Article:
-“I’d got to make the case that that stuff, that kind of human rights, public facing stuff, as you put it, is, in and of itself, wildly important. As a matter of principle, it’s also instrumentally valuable because it enables the other stuff, or, or helps make the other stuff more sustainable in my judgement. That being said, it is also true that if you’re trying to deal with a legacy of terrible abuse, against the backdrop of conflict and inequality, and often joblessness, and ml distribution of wealth, addressing all of that in a context where your economy is thriving, and small businesses are being set up. And those businesses themselves also have double bottom lines, which are working towards positive social outcomes, not just being extractive and wealth creating on their own. It enables dealing with the past, if you do so against the backdrop of, of growth and dynamism.”

-When it comes to the history of Empire, the UK needs “a careful introspection into what that’s like, the pain and the violence and the extraction that occurred, because it firstly allows you to learn lessons about the kind of country that you want to be your relationship with other countries, and, most particularly, your relationship to, to justice and the most vulnerable people within you, including people who were victims of empire and colonialism and slavery, which is, you know, inexorably associated with it, who are citizens of your own country who feel alienated and angry and, and are not properly heard.”

-“And so I think, having a process which reflects on that is a healthy process, it makes you a better and a stronger society, it makes your society more stable, and more just, and the only people who should, who should resist it, are people who aren’t somehow invested in a connection between that past and the current state of affairs, which all too often is about a politics of division, and a politics which seeks to cement and protect some of the current injustices which are linked to the past.”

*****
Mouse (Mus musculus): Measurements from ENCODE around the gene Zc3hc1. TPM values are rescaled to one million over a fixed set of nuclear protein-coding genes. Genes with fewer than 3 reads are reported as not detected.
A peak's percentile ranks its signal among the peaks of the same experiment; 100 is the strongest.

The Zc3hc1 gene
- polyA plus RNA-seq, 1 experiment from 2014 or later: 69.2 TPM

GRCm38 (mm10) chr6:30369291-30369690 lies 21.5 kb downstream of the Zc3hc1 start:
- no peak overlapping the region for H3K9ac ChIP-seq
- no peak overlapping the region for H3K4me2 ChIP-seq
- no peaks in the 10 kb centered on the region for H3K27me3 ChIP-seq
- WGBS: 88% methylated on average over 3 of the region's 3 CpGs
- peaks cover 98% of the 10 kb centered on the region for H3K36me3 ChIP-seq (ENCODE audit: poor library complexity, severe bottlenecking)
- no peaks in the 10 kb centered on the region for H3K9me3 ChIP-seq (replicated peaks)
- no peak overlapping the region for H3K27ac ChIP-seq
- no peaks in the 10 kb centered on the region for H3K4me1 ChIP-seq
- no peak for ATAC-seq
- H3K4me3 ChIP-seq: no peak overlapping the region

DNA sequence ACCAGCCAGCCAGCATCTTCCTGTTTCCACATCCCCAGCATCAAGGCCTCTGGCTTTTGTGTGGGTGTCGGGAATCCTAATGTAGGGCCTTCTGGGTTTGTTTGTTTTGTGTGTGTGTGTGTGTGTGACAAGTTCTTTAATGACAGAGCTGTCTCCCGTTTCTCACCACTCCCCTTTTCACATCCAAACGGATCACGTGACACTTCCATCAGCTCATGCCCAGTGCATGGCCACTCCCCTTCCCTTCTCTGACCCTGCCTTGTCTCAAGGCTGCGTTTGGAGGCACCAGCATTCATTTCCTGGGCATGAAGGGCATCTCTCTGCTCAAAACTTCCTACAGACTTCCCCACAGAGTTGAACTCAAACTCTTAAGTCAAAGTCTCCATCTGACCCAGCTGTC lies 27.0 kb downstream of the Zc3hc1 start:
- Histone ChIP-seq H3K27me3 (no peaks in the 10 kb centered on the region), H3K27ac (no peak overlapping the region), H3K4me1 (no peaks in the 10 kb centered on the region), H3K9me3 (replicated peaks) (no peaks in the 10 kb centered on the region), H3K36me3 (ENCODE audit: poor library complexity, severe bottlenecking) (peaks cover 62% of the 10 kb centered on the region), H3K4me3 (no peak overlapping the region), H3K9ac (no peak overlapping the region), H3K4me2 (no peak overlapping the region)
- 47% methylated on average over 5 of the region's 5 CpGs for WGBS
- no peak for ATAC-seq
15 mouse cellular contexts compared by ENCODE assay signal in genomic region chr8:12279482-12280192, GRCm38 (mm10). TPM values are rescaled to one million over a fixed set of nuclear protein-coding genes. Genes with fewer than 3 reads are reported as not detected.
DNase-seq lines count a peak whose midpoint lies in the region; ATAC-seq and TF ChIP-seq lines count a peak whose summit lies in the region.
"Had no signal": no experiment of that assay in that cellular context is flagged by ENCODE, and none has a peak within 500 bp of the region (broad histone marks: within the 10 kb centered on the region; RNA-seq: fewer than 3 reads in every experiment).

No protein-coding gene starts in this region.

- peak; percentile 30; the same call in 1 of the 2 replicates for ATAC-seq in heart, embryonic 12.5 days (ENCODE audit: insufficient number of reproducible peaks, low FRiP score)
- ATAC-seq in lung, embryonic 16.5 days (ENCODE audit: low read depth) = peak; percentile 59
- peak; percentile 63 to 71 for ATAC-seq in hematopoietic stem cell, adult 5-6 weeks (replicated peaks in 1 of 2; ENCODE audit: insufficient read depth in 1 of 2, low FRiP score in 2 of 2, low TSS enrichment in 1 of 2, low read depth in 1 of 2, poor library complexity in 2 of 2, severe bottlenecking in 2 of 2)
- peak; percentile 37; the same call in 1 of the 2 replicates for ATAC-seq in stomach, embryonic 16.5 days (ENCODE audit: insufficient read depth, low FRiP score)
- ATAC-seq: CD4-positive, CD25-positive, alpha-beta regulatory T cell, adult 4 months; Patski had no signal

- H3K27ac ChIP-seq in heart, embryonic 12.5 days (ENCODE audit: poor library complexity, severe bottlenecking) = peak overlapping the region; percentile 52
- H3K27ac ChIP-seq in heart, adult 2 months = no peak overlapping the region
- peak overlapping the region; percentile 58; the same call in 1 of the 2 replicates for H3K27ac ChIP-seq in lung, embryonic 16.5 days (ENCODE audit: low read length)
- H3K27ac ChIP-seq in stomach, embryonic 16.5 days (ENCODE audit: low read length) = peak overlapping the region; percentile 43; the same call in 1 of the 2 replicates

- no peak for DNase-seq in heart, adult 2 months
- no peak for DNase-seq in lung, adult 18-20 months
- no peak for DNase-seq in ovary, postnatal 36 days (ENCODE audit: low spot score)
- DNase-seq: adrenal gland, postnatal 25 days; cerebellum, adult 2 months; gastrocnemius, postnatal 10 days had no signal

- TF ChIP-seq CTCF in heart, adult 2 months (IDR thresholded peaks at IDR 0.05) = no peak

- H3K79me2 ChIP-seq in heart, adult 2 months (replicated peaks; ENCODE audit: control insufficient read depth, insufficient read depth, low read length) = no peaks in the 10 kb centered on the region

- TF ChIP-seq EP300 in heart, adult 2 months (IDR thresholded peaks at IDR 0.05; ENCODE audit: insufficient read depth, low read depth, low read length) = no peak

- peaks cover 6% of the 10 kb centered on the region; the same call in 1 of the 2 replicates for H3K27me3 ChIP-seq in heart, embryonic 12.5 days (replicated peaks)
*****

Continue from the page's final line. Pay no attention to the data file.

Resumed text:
-“f you unpick the past, the current injustice has become untenable.”

-“Well, for the first time in human history…We face the prospect of doing the kind of harm to the planet and to therefore the conditions of life on that planet that is irreversible and existential.”

-“the distributive justice that occurs on route to getting to Net Zero has to be one in which those people who are most vulnerable feel most left behind, and who are potentially most angry, but are also electorally and politically salient in that, if you don’t bring them along, they won’t see their futures being invested in that transition.”

-“the trick is, in a nutshell, to get ourselves to net zero in a way that builds durable political and electoral majorities who will support it. And that starts with, in my view, making sure that people who are most vulnerable and most left behind benefit from their transition.”

-“the most interesting things in entrepreneurship in science and technology and labs are when two seemingly unconnected things come into contact with each other. And you get a breakthrough, because you’ve seen things in two different perspectives.”

-“there has never been a more urgent time in human history to act. And there’s never been a time where we have greater tools and resources in order to act.”

-“We’ve never had a more entrepreneurial moment in human history…We’ve never had a group a younger generation who are more mobilised around questions of justice in the future. So, I bet on the [democracy and entrepreneurship], because I think they will they have the power to address and overwhelm the negative trends that are coming in our direction. And the only difference is human volition, and our action. And so you know, act.”


1 thought on “S1. E20. Paul van Zyl

  1. Pingback: S1. E25. Eva-Maria Dimitriadis | David Bent